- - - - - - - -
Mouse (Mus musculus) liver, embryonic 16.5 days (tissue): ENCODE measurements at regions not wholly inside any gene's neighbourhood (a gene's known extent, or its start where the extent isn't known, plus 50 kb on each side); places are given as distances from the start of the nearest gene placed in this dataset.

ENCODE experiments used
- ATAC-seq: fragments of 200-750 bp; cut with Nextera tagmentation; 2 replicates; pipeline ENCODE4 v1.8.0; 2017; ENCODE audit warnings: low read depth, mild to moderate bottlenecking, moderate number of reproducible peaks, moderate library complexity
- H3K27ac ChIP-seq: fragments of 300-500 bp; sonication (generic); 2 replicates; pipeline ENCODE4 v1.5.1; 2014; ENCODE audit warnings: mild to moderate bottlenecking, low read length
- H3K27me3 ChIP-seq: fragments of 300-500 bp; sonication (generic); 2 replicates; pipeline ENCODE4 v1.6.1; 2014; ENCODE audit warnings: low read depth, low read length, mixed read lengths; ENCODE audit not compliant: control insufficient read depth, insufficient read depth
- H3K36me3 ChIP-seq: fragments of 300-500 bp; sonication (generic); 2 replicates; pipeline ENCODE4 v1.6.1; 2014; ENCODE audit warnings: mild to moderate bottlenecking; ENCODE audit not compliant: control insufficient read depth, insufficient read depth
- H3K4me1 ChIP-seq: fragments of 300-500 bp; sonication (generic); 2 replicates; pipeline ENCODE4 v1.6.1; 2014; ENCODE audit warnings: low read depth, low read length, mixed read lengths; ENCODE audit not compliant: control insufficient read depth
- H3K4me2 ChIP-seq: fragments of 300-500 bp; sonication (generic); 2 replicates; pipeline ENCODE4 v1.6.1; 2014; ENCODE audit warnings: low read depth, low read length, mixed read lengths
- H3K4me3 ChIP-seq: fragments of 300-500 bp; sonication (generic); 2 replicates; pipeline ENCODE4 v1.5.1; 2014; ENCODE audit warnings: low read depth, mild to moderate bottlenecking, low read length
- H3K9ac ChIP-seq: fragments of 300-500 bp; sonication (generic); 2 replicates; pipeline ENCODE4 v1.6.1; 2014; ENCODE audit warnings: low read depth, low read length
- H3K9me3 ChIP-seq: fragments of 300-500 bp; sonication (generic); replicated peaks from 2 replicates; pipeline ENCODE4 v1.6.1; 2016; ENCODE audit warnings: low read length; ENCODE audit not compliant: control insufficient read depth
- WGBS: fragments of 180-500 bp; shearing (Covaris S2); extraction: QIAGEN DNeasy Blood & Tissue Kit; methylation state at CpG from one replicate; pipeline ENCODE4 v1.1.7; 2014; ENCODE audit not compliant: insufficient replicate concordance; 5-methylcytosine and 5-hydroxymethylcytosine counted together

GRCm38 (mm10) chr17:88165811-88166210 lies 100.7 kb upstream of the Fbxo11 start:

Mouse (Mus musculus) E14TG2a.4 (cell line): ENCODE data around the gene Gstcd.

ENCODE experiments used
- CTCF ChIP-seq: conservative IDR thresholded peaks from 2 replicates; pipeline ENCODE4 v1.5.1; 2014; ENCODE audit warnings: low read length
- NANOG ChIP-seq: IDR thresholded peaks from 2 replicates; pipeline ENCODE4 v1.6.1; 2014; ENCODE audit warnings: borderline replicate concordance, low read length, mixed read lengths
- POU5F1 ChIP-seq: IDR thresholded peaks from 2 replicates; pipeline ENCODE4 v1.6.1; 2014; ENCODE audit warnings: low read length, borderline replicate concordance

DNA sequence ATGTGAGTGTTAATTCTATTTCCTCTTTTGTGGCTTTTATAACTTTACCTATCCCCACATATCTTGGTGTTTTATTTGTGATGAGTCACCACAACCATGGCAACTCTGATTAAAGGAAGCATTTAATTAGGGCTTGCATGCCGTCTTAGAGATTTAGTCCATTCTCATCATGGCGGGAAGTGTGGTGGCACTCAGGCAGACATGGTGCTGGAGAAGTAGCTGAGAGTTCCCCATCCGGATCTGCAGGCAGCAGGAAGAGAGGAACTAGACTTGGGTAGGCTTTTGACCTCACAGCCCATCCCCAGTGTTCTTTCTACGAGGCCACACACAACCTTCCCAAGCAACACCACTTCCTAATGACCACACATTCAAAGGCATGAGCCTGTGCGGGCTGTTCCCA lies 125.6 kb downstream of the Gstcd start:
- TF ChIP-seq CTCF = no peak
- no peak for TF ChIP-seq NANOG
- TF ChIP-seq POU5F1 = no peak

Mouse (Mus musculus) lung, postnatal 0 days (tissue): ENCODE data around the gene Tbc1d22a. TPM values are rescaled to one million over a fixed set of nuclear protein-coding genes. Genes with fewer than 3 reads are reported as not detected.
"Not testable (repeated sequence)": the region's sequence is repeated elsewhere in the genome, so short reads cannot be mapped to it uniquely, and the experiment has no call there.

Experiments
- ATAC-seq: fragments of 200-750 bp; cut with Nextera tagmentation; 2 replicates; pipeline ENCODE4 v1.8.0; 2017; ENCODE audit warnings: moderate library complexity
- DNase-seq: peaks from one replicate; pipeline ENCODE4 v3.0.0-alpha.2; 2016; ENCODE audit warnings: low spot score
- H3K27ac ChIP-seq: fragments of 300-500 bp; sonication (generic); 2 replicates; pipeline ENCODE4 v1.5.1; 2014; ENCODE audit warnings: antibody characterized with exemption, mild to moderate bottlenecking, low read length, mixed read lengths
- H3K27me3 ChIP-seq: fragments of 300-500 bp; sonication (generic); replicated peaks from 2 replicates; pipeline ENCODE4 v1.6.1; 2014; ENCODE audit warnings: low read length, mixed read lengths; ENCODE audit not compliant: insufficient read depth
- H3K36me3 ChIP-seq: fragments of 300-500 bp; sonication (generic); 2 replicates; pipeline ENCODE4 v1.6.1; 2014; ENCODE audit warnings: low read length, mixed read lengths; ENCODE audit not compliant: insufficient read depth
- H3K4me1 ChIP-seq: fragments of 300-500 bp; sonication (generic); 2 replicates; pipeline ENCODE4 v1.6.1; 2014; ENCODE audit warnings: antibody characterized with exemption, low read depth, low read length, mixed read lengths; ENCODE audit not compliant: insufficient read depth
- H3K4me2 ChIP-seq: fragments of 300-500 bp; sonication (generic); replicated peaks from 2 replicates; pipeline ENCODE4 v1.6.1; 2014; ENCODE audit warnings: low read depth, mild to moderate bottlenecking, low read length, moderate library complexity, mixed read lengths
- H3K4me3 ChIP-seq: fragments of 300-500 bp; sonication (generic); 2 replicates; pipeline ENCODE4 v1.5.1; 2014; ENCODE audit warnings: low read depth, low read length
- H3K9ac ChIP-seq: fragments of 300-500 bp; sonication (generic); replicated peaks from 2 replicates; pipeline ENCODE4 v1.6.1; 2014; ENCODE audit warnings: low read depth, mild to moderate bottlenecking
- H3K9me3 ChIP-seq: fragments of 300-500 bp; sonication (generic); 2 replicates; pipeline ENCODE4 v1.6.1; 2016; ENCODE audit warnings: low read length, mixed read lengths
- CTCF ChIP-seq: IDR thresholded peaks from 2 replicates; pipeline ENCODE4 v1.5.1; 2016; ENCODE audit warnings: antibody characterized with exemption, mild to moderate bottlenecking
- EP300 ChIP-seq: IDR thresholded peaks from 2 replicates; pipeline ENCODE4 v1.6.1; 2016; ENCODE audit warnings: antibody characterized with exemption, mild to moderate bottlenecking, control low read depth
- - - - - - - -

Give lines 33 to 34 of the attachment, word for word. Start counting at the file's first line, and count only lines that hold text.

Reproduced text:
- H3K4me3 ChIP-seq: fragments of 300-500 bp; sonication (generic); 2 replicates; pipeline ENCODE4 v1.5.1; 2014; ENCODE audit warnings: low read depth, low read length
- H3K9ac ChIP-seq: fragments of 300-500 bp; sonication (generic); replicated peaks from 2 replicates; pipeline ENCODE4 v1.6.1; 2014; ENCODE audit warnings: low read depth, mild to moderate bottlenecking